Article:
A top-speed trailblazer and Super Bowl-winning coach are one step closer to Canton.
Former Raiders receiver Cliff Branch and 15-year NFL head coach Dick Vermeil were selected as the senior finalist and coach finalist for the Pro Football Hall of Fame's Class of 2022, the Hall announced Tuesday.
A former track star and member of the University of Colorado football team, Branch found his NFL opportunity with the Oakland Raiders in 1972 and ran with it to a 14-year career that included two 1,000-yard seasons, four Pro Bowl selections and three All-Pro honors. Branch became known as one of the NFL's premier speedsters of his generation, stretching defenses distances rarely seen in football at that time and creating plenty of space for teammates Dave Casper and Fred Fred Biletnikoff to create their own Hall of Fame careers.
"Cliff Branch changed the game," Raiders owner Mark Davis said when receiving a call from Hall of Fame president and CEO David Baker. "Safeties had to be aware of him."
Branch finished with 501 receptions for 8.685 yards and 67 touchdowns, numbers that place him among Hall of Famers from his generation of NFL stars. He led the league in receiving touchdowns twice and won three Super Bowls with the Raiders, with whom he spent his entire NFL career.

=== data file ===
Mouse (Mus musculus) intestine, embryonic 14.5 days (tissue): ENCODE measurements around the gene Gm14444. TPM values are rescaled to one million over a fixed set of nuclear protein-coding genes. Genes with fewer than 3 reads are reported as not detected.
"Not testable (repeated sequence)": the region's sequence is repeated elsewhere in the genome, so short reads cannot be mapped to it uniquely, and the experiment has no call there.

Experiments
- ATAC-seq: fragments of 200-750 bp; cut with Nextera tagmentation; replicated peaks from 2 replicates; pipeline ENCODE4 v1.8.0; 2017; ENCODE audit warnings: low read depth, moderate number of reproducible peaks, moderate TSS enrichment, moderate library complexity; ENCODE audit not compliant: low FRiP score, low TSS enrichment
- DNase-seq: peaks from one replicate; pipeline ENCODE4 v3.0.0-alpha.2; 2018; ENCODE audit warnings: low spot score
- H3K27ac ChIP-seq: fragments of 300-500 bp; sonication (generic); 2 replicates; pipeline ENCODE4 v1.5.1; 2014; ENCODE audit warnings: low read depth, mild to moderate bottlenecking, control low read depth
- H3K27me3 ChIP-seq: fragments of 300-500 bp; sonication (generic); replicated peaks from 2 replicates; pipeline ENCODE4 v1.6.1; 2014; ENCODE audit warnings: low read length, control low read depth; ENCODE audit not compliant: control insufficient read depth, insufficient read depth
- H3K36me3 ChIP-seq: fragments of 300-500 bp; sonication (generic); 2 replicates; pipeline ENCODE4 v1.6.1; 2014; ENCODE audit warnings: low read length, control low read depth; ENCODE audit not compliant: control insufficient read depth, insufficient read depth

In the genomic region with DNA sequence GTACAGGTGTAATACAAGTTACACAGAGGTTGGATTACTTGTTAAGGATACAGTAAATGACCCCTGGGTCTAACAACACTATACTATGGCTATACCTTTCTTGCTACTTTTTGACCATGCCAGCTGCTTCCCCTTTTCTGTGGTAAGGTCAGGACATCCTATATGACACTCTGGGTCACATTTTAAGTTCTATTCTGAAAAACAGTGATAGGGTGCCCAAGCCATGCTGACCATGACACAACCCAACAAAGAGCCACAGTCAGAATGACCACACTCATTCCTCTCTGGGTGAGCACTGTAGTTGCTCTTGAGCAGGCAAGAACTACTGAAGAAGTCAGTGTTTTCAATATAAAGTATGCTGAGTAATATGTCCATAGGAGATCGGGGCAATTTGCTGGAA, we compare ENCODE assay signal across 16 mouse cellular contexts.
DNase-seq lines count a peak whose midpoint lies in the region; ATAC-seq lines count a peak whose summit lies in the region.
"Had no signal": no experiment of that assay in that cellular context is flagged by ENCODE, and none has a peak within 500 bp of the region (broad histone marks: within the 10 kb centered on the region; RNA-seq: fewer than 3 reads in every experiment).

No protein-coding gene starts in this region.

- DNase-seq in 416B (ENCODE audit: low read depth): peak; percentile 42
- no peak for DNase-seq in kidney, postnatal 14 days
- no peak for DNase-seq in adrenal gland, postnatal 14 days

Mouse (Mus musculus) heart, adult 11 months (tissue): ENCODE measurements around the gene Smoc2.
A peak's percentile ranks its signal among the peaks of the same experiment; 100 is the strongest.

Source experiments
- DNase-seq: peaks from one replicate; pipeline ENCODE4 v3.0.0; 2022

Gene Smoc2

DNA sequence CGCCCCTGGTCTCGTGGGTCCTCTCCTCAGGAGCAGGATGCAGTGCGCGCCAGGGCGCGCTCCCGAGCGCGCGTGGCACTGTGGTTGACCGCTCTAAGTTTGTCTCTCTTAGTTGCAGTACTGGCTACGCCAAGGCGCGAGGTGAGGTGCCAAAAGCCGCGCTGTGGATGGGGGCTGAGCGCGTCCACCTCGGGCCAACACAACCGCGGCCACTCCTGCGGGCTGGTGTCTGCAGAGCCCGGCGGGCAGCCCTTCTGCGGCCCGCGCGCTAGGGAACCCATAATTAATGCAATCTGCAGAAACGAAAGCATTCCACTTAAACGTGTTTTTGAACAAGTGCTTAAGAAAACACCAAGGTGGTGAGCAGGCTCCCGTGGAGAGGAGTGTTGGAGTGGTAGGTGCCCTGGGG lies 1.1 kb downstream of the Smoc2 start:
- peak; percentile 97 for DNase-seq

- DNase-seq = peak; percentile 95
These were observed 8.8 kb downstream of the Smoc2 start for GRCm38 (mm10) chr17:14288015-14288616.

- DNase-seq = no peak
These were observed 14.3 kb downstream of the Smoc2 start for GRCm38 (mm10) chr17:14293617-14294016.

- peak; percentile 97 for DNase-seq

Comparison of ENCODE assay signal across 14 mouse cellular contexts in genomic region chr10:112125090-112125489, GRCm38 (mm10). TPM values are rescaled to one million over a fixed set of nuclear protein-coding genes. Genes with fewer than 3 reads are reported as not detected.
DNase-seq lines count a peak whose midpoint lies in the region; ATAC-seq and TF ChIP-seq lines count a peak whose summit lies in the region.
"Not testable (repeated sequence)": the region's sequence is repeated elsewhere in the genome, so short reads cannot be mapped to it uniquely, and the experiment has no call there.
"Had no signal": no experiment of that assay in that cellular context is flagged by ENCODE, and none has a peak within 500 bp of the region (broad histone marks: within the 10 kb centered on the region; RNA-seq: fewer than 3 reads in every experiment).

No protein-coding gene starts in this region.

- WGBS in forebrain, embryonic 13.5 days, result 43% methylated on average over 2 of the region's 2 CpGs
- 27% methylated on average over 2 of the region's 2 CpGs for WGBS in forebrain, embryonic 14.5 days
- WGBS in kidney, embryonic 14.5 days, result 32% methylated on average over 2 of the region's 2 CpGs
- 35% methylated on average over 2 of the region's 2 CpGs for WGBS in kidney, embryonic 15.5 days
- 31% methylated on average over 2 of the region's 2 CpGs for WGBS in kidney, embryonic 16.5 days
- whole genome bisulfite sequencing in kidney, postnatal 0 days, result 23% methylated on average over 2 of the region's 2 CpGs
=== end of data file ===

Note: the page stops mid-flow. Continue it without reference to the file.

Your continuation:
Branch passed away in 2019. His sister, Elaine Anderson, received the call from Baker on Tuesday.
"He dreamed of this. He wanted this so bad, he could taste it," Anderson said on the call with Baker. "It was all he talked about -- when he would go to the Hall of Fame."
Vermeil inched closer to the Hall of Fame just weeks after attending his former star receiver Isaac Bruce's enshrinement in Canton. Vermeil found success in the college ranks, leading UCLA to a 15-5-3 mark in two seasons before jumping to the NFL with the Philadelphia Eagles in 1976. Vermeil led the Eagles to a Super Bowl in the 1980 season, where they lost to Branch's Raiders.
Vermeil took a 15-year hiatus before returning to coaching with the St. Louis Rams in 1997, leading them to a Super Bowl in the 1999 season. Vermeil directed the Greatest Show on Turf, producing a thrilling win over the Tennessee Titans in Super Bowl XXXIV and positioning the Rams among the league's elite into the new millennium. He walked away from coaching following the win before coming back one final time to lead the Kansas City Chiefs from 2001-2005, guiding them to one playoff appearance before retiring in early 2006.
Vermeil finished his coaching career with a record of 120-109 in the NFL, including a 6-5 mark in the postseason and a 1-1 record in the Super Bowl.
"I am overwhelmed," Vermeil said, via the Hall of Fame. "I'm not sure I belong there."